This week on Film Friday I bring you 1953's Roman Holiday. Yes, I missed this one and skipped right ahead to The Ladykillers, as my Audrey Hepburn films are mostly in a box set. I missed one other too, so that'll be for next time.
A bored and sheltered princess escapes her guardians and falls in love with an American newsman in Rome.
Roman Holiday is a 1953 romantic comedy directed and produced by William Wyler. It stars Gregory Peck as a reporter and Audrey Hepburn as a royal princess out to see Rome on her own.
Hepburn won an Academy Award for Best Actress for her performance; the screenplay and costume design also won.
After filming, Gregory Peck informed the producers that, as Audrey Hepburn was certainly going to win an Oscar (for this, her first major role), they had better put her name above the title. They did and she did.
Paramount originally wanted to shoot this film in Hollywood. Wyler refused, insisting it must be shot on location. They finally agreed, but with a much lower budget. This meant the film would now be in Black and white, not the expected Technicolor, and he would need to cast an unknown actress as the Princess - Audrey Hepburn.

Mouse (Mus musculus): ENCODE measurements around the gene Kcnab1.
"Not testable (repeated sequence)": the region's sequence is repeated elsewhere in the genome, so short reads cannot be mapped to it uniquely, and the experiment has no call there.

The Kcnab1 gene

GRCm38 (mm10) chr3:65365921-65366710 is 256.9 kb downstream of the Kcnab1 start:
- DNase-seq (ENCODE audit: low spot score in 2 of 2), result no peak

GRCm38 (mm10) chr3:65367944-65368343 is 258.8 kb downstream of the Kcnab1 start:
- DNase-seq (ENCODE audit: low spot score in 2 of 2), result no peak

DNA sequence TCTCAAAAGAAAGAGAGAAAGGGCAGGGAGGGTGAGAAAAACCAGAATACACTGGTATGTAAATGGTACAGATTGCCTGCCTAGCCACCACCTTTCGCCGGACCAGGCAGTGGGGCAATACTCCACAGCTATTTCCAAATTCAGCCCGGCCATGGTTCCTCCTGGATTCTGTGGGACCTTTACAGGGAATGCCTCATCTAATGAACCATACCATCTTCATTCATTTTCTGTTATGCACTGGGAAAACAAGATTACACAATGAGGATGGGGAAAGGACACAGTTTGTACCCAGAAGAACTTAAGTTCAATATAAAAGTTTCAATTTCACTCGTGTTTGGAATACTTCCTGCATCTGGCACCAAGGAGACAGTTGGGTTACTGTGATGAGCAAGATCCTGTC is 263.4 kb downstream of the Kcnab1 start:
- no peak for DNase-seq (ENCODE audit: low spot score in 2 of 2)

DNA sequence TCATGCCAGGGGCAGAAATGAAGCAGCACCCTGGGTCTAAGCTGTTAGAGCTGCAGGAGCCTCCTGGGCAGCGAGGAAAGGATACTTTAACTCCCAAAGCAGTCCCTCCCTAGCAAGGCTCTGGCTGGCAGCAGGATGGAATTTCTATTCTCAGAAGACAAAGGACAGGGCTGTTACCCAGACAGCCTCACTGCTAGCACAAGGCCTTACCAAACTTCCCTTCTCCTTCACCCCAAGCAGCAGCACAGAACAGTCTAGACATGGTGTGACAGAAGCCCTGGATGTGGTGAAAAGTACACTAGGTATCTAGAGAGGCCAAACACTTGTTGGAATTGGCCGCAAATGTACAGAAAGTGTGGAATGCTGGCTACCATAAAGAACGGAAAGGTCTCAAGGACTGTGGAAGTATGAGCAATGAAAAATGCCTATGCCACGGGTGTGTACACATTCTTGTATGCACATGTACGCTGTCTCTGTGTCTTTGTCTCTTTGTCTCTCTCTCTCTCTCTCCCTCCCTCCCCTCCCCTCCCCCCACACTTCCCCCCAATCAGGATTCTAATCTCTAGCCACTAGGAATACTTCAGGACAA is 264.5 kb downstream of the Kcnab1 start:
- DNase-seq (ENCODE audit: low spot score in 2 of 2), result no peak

The Roman summer was stiflingly hot, with temperatures in the high 90s. Crowds swarmed over all the locations, making huge impromptu audiences for the actors. Meanwhile, Italy itself was beset with clashes between political parties that resulted in strikes and unrest that threatened to disrupt production.
Much of the film's success was attributed to the public's then fascination with our very own Princess Margaret who was creating a stir over her much publicized relationship with commoner Peter Townsend.
Roman Holiday was the first American film to be made in its entirety in Italy.
The leads' tandem use of the Italian Vespa 2-stroke scooter kindled an unprecedented public interest in the vehicle after the movie's release.
At the end of production, Paramount Studios presented Audrey with her entire wardrobe from the film, including hats, shoes, handbags, and jewelry. These gifts were intended as wedding presents; however, soon after production, Hepburn ended her engagement to James (later Lord) Hanson, a businessman.
The Embassy Ball sequence featured real Italian nobility, who all donated their salaries to charity. The reporters at the end of the film were real, too.
Did you know ... that when Gregory Peck came to Italy to shoot the film, he was privately depressed about his recent separation and imminent divorce from his first wife, Greta Kukkonen. However, during the shoot he met and fell in love with a French woman named Veronique. After his divorce, he married her and they remained together for the rest of his life.